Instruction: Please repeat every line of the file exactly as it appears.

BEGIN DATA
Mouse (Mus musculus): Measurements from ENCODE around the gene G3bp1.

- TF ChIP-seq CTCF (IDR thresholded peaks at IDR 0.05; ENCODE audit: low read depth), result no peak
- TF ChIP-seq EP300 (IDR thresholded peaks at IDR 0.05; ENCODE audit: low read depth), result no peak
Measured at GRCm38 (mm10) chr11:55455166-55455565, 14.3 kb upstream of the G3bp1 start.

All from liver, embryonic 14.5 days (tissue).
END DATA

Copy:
Mouse (Mus musculus): Measurements from ENCODE around the gene G3bp1.

- TF ChIP-seq CTCF (IDR thresholded peaks at IDR 0.05; ENCODE audit: low read depth), result no peak
- TF ChIP-seq EP300 (IDR thresholded peaks at IDR 0.05; ENCODE audit: low read depth), result no peak
Measured at GRCm38 (mm10) chr11:55455166-55455565, 14.3 kb upstream of the G3bp1 start.

All from liver, embryonic 14.5 days (tissue).